The eventual outcome has implications for the municipal bond market.

Washington

Change in Washington continues at a very fast pace. There are many moving parts and politicians are going in different directions. One of the hot questions is when and how will the Federal Reserve end its "quantitative easing" and return to a more normal monetary policy. QE 2 is scheduled to end in June. Currently the Federal Reserve has been keeping short term interest rates close to zero. A lot rests on the return to normal interest rates.

Big changes frequently happen quietly, behind closed doors. The Wall Street Journal recently reported that Democrats and Republicans in both the House and Senate have begun serious discussions to deal with the long term deficit problems. Apparently, under discussion are changes to Social Security and the government health care programs, all of which are "sacred cows", meaning politicians concerned about keeping their jobs are reluctant to discuss fixing them. The more public debate, reported by most of the press, has been about making changes to "discretionary" programs. However, the long term debt problem cannot be solved without reforms in Social Security and health care.

One of the risk scenarios we track is whether these fiscal and monetary issues can lead to problems with bonds or the dollar.

All is not bleak

The above sounds pretty bleak and is only a summary of a few of the issues we follow; however, there really is good news. The US economy continues to recover. Consumers have done a great deal to reduce their personal debt. Having just passed the two year anniversary of the March 9 lows, the US markets are up approximately 100% from that date. Major corporations continue to have large cash reserves. Employment is beginning to gradually improve and housing is no longer in a freefall. To us the real positive is that people are talking about the deficit problems and beginning to offer solutions.

At Kreitler Financial our investment strategies continue to assume a very uncertain world. We continue to be defensive, which we feel has worked well. Our planning for the downside has made it more likely our clients will achieve their lifetime goals. After an approximate doubling in the US stock market, a correction would be quite normal. Portfolios' values don't increase in even steps and aren't guaranteed to go up over the long term. We continue to monitor what is happening in the world, but at this time we think our clients' portfolios are reasonably positioned to deal with the unexpected - from Japan to the Middle East, to whatever comes next. We will continue to monitor the situation and should we see a reason to make changes we will be in touch.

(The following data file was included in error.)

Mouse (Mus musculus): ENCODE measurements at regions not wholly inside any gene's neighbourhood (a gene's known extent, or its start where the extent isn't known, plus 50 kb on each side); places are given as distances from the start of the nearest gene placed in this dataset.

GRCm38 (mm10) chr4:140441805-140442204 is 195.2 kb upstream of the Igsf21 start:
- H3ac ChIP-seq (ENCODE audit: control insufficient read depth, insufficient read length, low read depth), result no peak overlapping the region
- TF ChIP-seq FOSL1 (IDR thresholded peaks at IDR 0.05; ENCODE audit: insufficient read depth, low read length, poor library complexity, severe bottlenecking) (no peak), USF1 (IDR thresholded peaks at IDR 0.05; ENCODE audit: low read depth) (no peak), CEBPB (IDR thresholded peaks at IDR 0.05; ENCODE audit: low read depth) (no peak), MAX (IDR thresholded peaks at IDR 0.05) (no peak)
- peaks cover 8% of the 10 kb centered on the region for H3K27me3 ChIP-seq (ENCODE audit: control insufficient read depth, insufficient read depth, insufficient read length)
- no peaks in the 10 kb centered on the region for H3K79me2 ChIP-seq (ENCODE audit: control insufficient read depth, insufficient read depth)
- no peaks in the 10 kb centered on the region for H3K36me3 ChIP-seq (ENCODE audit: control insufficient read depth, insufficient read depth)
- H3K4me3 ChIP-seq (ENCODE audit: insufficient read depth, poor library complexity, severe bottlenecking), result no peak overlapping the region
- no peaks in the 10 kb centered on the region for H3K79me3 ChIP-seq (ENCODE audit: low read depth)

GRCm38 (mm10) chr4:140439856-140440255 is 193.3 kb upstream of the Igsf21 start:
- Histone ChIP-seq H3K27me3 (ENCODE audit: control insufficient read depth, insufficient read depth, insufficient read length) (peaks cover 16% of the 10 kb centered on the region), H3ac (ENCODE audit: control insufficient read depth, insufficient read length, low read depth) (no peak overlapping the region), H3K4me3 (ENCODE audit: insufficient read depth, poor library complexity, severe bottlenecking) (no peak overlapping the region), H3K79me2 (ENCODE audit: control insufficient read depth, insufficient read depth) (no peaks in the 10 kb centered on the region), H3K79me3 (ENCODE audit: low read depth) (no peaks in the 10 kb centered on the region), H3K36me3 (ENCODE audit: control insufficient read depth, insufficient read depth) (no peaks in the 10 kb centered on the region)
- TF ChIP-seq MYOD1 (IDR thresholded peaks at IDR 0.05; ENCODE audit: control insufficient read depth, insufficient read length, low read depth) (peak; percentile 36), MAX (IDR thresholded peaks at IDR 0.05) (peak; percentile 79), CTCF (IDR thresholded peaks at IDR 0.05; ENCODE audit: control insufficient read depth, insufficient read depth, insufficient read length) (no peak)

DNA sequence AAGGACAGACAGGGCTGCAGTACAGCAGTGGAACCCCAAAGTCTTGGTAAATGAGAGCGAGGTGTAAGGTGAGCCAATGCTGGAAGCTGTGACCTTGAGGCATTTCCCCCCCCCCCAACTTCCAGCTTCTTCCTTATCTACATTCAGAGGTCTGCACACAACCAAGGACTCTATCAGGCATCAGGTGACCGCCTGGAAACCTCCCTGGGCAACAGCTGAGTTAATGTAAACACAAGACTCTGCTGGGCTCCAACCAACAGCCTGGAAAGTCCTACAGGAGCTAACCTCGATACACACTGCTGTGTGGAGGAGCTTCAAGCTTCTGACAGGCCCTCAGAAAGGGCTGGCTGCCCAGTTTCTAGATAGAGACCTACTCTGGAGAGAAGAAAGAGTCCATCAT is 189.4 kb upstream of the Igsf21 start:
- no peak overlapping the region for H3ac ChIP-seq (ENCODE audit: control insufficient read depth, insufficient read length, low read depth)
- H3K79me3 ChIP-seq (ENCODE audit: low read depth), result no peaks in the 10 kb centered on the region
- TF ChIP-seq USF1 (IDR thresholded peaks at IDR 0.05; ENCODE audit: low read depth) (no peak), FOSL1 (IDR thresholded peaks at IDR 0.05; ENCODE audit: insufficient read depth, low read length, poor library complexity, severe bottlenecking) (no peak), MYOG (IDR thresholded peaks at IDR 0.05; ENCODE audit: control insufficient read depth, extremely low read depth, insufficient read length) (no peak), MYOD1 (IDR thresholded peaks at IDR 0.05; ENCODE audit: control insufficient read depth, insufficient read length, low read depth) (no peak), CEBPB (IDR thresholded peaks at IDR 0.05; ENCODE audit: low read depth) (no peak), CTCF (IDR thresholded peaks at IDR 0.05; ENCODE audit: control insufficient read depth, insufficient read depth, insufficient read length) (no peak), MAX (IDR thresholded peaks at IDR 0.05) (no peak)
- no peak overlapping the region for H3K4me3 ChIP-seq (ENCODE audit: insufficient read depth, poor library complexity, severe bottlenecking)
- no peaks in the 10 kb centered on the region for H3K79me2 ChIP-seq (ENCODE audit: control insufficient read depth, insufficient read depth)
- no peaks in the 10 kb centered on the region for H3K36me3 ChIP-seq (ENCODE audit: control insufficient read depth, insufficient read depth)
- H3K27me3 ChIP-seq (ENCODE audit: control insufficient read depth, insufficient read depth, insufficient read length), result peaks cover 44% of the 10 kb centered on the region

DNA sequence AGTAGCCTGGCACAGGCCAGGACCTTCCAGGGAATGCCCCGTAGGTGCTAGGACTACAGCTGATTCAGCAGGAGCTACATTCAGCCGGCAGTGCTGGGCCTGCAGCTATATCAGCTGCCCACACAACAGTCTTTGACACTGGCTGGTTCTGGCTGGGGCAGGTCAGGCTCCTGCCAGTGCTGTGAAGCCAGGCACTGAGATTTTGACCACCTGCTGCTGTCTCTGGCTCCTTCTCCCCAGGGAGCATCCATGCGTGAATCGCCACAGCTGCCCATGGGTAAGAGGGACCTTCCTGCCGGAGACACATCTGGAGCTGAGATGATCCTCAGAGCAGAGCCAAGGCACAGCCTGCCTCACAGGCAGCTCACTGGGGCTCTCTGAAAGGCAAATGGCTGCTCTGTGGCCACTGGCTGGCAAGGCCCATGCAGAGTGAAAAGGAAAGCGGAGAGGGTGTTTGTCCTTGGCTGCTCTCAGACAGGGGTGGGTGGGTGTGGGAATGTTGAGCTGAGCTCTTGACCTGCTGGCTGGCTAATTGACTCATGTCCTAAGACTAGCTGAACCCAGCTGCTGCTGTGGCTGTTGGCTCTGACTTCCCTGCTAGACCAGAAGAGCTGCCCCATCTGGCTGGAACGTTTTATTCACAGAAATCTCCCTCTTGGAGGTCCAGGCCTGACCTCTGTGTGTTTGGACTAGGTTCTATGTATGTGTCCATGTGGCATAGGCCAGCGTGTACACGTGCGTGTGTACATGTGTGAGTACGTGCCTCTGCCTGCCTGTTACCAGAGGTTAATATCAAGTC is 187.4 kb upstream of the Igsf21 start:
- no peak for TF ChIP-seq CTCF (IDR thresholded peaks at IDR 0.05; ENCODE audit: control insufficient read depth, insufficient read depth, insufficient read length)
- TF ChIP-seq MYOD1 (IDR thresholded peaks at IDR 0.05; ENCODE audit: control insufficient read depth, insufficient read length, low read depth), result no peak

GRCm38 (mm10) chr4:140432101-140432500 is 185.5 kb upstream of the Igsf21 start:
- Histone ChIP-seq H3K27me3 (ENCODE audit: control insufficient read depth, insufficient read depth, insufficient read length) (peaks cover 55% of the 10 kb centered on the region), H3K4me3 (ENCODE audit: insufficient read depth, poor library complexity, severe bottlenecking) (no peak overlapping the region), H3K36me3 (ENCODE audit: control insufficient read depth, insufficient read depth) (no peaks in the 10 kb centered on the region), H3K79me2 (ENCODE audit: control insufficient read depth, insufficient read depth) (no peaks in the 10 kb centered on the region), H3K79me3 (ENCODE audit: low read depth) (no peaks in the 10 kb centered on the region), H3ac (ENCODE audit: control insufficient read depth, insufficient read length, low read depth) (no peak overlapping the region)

We continue to move through challenging times and we will do our best to help. Please call if you have questions.

The information contained in this report does not purport to be a complete description of the securities, markets, or developments referred to in this material. Any information is not a complete summary or statement of all available data necessary for making an investment decision and does not constitute a recommendation. Any opinions are those of Robert Kreitler and not necessarily those of RJFS or Raymond James. Expressions of opinion are as of this date and are subject to change without notice. This information is not intended as a solicitation or an offer to buy or sell any security referred to herein. Investments mentioned may not be suitable for all investors. Past performance may not be indicative of future results. Diversification does not assure a profit or protect against a loss. The S&P 500 is an unmanaged index of 500 widely held stocks that's generally considered representative of the U.S. stock market. Individuals cannot invest directly in any index. Precious metals including gold, are subject to special risks, including but not limited to: price may be subject to wide fluctuation; the market is relatively limited; the sources are concentrated in countries that have the potential for instability; and the market is unregulated. International investing involves additional risks such as currency fluctuations, differing financial and accounting standards, and possible political and economic instability. Also, investing in emerging markets can be riskier than investing in well-established foreign markets. There is no assurance any of the trends mentioned will continue in the future. Investing involves risk and investors may incur a profit or a loss, including the loss of all principal. Dividends are not guaranteed and must be authorized by the company's board of directors.